Reverend Dr. Charles Humphrey Este, Dr. Oscar Peterson, President Nelson Mandela and Dr. Oliver Jones

Egbert Gaye

If you’re in the Little Burgundy neighborhood and happen to stroll by Union United Church at Delisle Street and Atwater, you will notice the new sets of plaques adorning the exterior of the building. They are monuments of the long and rich heritage of the church.
The building, which was built in 1899, has been home to the congregation since 1916.
The plaques shine a spotlight on four men, who over the course of the history of the church have helped to empower its congregation and impact the lives of Montrealers and beyond.
The Reverend Dr. Charles Humphrey Este, Dr. Oscar Peterson, President Nelson Mandela and Dr. Oliver Jones have all been over-powering in the way they have impacted the lives of those around them and share a common bond by having brought their message of hope and fulfillment to the congregation of Union United.
Each one has his photo and a brief biographical sketch engraved on a 12×14 plate installed on the outside walls as a lasting memory of their influence.
For 45 years Dr. Este served as the spiritual leader of the flock at Union United with his outreach work extending throughout the community, helping Montrealers and newcomers in areas of employment, housing and immigration and other social issues.
The lives of Dr. Peterson and his family reach deep into the history of the church as he once lived in the building that later served as the manse. They were lifelong members.
Under the tutelage of his sister, iconic music teacher Dr. Daisy Sweeny, Peterson emerged as Canada’s leading and world-renowned Jazz pianist.
Mandela visited Union United shortly after his release from a South African jail, where he spent 27 years as a political prisoner. His visit to Montreal and the church, where he delivered a landmark address, brought out thousands of Montrealers.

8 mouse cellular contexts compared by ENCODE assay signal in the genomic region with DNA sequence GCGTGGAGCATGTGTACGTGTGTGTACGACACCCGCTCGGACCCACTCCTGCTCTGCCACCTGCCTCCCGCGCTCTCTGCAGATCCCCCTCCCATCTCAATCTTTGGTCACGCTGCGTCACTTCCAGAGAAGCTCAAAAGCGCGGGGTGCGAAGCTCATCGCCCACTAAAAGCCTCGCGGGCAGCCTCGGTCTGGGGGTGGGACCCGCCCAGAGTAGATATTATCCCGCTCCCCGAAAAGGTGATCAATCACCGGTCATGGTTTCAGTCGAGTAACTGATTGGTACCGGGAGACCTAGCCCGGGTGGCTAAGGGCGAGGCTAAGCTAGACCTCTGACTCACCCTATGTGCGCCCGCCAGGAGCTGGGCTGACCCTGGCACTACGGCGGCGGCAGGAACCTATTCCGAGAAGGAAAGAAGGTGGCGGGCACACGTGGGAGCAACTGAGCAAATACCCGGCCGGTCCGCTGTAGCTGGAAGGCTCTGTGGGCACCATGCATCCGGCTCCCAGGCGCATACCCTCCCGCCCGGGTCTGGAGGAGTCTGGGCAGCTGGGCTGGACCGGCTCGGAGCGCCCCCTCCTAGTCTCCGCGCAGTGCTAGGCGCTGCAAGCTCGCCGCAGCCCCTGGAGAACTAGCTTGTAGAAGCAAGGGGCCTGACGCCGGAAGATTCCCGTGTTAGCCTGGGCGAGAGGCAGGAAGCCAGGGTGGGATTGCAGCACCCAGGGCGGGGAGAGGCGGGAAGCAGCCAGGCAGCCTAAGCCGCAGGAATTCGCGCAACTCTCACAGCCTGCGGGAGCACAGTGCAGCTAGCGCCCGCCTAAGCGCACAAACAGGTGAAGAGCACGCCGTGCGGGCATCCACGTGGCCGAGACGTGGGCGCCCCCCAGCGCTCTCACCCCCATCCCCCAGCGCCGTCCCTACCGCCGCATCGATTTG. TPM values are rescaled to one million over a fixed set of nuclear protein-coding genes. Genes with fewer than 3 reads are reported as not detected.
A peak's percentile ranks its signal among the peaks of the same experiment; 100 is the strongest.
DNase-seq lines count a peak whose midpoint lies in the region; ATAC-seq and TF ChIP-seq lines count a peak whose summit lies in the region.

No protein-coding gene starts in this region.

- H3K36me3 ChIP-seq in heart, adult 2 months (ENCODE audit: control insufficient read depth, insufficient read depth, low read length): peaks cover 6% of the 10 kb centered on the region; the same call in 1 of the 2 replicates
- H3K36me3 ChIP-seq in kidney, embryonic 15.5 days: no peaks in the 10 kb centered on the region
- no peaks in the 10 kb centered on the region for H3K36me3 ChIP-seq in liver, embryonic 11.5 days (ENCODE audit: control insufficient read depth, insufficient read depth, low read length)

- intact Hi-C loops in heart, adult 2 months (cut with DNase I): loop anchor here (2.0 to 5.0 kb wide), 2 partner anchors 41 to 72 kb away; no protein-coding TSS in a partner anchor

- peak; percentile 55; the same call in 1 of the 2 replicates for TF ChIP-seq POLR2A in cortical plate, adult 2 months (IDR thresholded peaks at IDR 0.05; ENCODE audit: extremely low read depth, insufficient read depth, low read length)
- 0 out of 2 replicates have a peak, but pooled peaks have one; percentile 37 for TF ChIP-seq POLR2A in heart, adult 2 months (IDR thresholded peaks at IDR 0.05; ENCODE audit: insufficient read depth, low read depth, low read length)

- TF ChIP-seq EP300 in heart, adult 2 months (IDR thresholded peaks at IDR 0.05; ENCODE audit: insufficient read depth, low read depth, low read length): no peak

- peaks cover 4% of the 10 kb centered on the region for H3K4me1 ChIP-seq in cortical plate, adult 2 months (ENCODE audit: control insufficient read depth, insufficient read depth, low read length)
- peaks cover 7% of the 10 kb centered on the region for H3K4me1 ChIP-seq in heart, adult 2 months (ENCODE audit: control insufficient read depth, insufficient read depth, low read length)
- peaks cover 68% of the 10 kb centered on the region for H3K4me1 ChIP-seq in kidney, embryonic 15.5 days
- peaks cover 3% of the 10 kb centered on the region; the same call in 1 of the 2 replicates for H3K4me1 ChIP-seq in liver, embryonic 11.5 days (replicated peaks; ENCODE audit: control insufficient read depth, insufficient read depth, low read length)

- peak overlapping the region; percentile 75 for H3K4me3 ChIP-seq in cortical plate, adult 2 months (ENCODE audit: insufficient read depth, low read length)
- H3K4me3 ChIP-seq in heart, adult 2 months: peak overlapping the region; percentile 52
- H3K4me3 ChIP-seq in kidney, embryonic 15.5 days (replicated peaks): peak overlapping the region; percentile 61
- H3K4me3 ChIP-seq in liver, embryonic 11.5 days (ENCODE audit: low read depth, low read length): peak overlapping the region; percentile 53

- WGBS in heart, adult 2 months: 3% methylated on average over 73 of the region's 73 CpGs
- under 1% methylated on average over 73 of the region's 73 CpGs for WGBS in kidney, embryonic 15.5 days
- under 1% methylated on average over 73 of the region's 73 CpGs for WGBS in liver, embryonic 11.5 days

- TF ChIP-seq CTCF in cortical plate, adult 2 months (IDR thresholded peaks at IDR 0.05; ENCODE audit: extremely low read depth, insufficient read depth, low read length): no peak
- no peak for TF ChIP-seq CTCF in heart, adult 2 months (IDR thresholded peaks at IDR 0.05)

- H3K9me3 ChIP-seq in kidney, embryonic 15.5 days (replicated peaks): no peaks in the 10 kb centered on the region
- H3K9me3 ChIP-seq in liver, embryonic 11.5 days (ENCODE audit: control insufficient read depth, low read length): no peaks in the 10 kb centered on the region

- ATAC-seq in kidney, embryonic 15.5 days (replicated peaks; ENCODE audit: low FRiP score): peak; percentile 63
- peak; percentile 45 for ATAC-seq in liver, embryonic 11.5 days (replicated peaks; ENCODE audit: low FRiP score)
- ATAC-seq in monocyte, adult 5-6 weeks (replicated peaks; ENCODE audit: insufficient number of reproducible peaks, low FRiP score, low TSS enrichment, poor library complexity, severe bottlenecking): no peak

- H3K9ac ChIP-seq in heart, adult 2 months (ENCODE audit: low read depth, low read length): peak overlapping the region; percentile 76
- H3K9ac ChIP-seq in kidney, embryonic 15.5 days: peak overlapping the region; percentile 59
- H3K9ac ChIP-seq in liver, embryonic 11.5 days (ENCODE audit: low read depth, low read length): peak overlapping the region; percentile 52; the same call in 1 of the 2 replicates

And Jones represents a long and unbroken bond between the church and the Little Burgundy community where he was born and raised.
The outstanding pianist played his first gig on stage at Union United when he was five-years-old, then went to national and international acclaim. He remains a much-valued member of the church today.
The plaques are part of the Union United Walking Tour, a soon-to-be launched initiative that will offer Montrealers and visitors to the city insights on the history of the church and the neighborhood out of which the Black community was spawned.
Ms. Erene Anthony, a past chairperson of Union’s board of directors has been the driving force behind the initiative.
She says the Walking Tour stop at the church is meant to tell visitors of the significant contributions that Blacks have made to the city while reminding them of Rev. Dr. Este’s invaluable service to the community and the impact of Oscar Peterson, Dr. Jones and Nelson Mandela on the people of Montreal and the congregation at Union United Church.
“Most importantly, the idea is to preserve our history for our future generations.”
Chris Jordan, who is chair of the church’s Heritage Committee, says the Tour will heighten the profile of the church and open a window on its rich history and that of Little Burgundy.
“Union is the vanguard of Black churches in Quebec and it is important that people know our history,” he told the CONTACT. “It’s also important for us to set a benchmark for future generations as they continue the journey that was started more than a hundred years ago [at this church.]”
The Walking Tour is expected to be launched in the Spring and will allow visitors to see a combination of interesting items, most of which were strategically compiled by Ms Nancy McKenzie who has come to be seen as the resident church historian.
Among those items are
•    The pulpit from which Nelson Mandela addressed an overflowing crowd of Montrealers
•    A Plaque listing the names of Black veterans who served in World War 11
•    The Nelson Mandela Boardroom displaying heritage photos of the outreach work of this community for the past 110 years
•    Plaque of Remembrance in the Narthex listing the names of the 12 Sunday School children who drowned on a day camp outing in 1954
•    Quilt in the sanctuary that tells the story of slaves making their way from the United States to Canada through the Underground Railroad.
There will also be a variety of souvenirs and displays for visitors to peruse, including commemorative cups and plates representing various milestones in the church’s history.
There will also be cards of the Underground Railroad quilt, DVDs of “One Hundred Years of Faith Documentary” by Anthony Sherwood and the 100th Anniversary Book “Proud Past – Bright Future” by Maranda Moses, and photo albums of the church’s events and outreach work.
Information on Union United Church at